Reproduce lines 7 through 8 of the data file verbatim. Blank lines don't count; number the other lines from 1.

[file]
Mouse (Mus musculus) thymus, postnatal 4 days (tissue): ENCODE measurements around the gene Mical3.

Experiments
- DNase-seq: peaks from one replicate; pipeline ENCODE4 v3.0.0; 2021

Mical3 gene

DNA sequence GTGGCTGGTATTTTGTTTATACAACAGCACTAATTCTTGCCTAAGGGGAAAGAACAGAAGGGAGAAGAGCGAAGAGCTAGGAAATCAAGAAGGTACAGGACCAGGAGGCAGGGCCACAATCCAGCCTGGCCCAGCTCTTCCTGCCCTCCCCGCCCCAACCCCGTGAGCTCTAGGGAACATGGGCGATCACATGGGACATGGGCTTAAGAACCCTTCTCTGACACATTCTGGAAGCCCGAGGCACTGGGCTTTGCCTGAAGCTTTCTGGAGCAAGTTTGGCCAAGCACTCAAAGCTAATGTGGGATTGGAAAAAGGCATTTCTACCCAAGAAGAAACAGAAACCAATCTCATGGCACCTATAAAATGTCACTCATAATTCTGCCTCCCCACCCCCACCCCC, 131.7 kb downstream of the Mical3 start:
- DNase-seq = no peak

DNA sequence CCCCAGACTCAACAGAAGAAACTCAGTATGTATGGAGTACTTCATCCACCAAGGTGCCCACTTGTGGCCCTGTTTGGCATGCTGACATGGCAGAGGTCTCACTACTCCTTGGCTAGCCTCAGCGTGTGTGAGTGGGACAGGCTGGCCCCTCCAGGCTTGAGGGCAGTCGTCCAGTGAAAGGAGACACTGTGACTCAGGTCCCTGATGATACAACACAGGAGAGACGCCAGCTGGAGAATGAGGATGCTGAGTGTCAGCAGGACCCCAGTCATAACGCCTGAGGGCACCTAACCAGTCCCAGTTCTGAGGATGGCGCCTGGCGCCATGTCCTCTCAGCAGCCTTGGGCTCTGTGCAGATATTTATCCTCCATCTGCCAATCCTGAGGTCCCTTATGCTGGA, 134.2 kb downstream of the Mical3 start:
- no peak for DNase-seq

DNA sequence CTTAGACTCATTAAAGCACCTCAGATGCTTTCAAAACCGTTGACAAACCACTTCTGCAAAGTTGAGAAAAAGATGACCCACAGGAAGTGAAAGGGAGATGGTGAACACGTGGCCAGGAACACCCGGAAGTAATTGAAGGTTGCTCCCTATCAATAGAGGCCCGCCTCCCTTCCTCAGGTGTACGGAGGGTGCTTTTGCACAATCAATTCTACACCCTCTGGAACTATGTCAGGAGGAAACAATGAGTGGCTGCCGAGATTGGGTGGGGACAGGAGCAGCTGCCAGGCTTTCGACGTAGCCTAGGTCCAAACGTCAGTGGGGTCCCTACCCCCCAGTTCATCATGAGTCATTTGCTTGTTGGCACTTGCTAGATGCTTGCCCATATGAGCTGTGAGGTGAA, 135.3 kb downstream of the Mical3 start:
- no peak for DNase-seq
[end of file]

DNA sequence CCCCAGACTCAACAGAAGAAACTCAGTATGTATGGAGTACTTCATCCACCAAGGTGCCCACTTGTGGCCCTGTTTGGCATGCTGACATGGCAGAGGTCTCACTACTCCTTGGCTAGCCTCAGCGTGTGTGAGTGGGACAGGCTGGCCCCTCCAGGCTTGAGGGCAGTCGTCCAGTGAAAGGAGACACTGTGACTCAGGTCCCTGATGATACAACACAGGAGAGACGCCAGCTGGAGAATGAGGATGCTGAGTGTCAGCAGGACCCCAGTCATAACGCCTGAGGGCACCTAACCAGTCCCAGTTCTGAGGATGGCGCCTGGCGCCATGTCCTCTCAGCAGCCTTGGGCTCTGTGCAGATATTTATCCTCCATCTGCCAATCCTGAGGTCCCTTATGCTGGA, 134.2 kb downstream of the Mical3 start:
- no peak for DNase-seq